Having graduated with BSc Hons in Applied and Human Biology in 1995, I was working as a medical rep for Bristol Myers Squibb, when in 1997, aged 24, I was diagnosed with diffuse systemic sclerosis (scleroderma) and rayanuds and given a prognosis of 15 months, soon to be wheel chair bound. I was advised by my medical professional, at that time, to give up on my dream of being a barrister, and accept the diagnosis…… I did none of this! I changed my medical professional to international experts of the diagnosis (Dame Prof Black, and Prof Denton) and kept my dreams alive, qualifying as a practising barrister in March 2004. This prompted the medical decision to stop the 2g daily immunosuppressant routine of the previous 5 years, and unfortunately, within 8 weeks, I was forced to cease my 60hour working week and accept that the physical requirements of the role were too much for my body. I relocated to my family home town of Southport, UK. My full time job now, is to manage my symptoms to a controllable level. In 2013 I came out of the scleroderma closet to the world by way of the Daily Mail publishing my story with the headline ‘The Real Life Tin Man’ and since then I have devoted all of my spare energy to highlighting the plight of the scleroderma patient. In 2013 I became a patient advocate on the NHS England Clinical Reference Group for Specialised Rheumatology. I am honoured to have been a member of the clinical team who compiled the NHS England treatment guidelines for digital ulcers. In 2013, I also became a patient expert with the European Medicines Agency as well as Eurordis. In 2015 I was delighted to be a UK patient advocate for the FESCA World Scleroderma Day event held at the European Parliament: https://www.youtube.com/watch?v=KQimB_F2l_4 . I am wholly committed to improving the patient landscape which this diagnosis brings, and I feel very blessed that my symptoms are mild compared to other Ssc patients, whose voices, I hope to include also. Other than being a Ssc parrot, I enjoy relaxing with my dogs and anything which makes me feel good, as one day I want to be able to say I am scleroderma and raynauds free.
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Having graduated with BSc Hons in Applied and Human Biology in 1995, I was working as a medical rep for Bristol Myers Squibb, when in 1997, aged 24, I was diagnosed with diffuse systemic sclerosis (scleroderma) and rayanuds and given a prognosis of 15 months, soon to be wheel chair bound. I was advised by my medical professional, at that time, to give up on my dream of being a barrister, and accept the diagnosis…… I did none of this! I changed my medical professional to international experts of the diagnosis (Dame Prof Black, and Prof Denton) and kept my dreams alive, qualifying as a practising barrister in March 2004. This prompted the medical decision to stop the 2g daily immunosuppressant routine of the previous 5 years, and unfortunately, within 8 weeks, I was forced to cease my 60hour working week and accept that the physical requirements of the role were too much for my body. I relocated to my family home town of Southport, UK. My full time job now, is to manage my symptoms to a controllable level. In 2013 I came out of the scleroderma closet to the world by way of the Daily Mail publishing my story with the headline ‘The Real Life Tin Man’ and since then I have devoted all of my spare energy to highlighting the plight of the scleroderma patient. In 2013 I became a patient advocate on the NHS England Clinical Reference Group for Specialised Rheumatology. I am honoured to have been a member of the clinical team who compiled the NHS England treatment guidelines for digital ulcers. In 2013, I also became a patient expert with the European Medicines Agency as well as Eurordis. In 2015 I was delighted to be a UK patient advocate for the FESCA World Scleroderma Day event held at the European Parliament: https://www.youtube.com/watch?v=KQimB_F2l_4 . I am wholly committed to improving the patient landscape which this diagnosis brings, and I feel very blessed that my symptoms are mild compared to other Ssc patients, whose voices, I hope to include also. Other than being a Ssc parrot, I enjoy relaxing with my dogs and anything which makes me feel good, as one day I want to be able to say I am scleroderma and raynauds free.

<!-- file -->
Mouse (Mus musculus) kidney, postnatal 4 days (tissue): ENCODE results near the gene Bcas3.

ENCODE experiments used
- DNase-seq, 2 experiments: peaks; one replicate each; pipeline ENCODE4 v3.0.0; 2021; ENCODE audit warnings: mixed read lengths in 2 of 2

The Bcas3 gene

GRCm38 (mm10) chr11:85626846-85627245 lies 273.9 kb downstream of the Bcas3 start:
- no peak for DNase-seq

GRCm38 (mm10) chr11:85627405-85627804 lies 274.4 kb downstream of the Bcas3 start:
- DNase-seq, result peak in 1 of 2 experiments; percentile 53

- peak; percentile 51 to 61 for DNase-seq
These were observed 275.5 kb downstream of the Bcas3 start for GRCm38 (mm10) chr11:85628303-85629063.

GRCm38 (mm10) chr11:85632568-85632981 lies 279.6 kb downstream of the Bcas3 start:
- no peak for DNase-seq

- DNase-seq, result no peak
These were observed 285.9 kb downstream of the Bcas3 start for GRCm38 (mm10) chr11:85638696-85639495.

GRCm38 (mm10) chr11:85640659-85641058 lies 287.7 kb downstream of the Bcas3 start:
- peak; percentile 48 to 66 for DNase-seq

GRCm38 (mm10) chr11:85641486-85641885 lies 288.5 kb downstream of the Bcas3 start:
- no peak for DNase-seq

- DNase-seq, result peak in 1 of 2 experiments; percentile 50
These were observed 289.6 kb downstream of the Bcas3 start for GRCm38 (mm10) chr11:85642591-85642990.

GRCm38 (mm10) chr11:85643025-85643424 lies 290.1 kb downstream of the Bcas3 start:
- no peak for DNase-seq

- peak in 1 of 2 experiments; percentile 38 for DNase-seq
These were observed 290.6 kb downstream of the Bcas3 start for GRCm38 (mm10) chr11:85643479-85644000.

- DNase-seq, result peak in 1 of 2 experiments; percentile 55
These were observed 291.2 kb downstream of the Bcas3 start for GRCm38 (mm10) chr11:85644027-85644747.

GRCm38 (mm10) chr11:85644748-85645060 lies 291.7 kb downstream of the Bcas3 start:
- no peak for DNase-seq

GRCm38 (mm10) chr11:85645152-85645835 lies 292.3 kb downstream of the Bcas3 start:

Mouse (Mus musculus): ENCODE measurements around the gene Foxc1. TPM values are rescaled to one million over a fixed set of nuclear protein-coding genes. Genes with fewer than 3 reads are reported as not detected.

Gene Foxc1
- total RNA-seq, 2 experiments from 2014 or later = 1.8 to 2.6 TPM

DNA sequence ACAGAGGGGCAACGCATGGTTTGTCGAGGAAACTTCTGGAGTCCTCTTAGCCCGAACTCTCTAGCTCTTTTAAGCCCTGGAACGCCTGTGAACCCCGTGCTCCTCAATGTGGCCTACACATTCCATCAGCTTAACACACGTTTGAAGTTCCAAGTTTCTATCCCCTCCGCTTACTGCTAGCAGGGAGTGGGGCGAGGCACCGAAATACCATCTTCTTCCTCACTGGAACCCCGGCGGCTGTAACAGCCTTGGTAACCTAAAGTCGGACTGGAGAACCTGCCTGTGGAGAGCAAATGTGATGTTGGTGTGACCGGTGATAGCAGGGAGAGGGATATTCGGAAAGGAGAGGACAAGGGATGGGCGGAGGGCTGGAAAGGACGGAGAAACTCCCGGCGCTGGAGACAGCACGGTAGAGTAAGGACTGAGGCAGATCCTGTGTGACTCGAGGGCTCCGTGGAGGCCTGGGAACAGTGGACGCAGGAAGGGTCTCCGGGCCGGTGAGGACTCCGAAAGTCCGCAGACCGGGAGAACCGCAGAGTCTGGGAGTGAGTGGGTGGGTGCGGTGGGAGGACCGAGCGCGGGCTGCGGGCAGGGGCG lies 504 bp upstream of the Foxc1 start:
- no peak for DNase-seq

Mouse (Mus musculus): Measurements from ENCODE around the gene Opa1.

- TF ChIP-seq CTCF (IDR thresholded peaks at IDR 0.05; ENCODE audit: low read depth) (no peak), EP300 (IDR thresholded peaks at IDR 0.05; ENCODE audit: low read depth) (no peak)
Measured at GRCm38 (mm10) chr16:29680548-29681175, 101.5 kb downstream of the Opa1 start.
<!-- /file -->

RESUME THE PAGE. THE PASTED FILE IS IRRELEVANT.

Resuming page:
One comment

  1. Bethy says:

    Thank You for another great article, Nicola!

    I have a couple of questions for you:
    In Britain to you have universal dental coverage similar to your universal medical coverage?

    When you get the extractions, are you then getting implants in the place of the teeth extracted?

    Thank You again,
    ~Bethy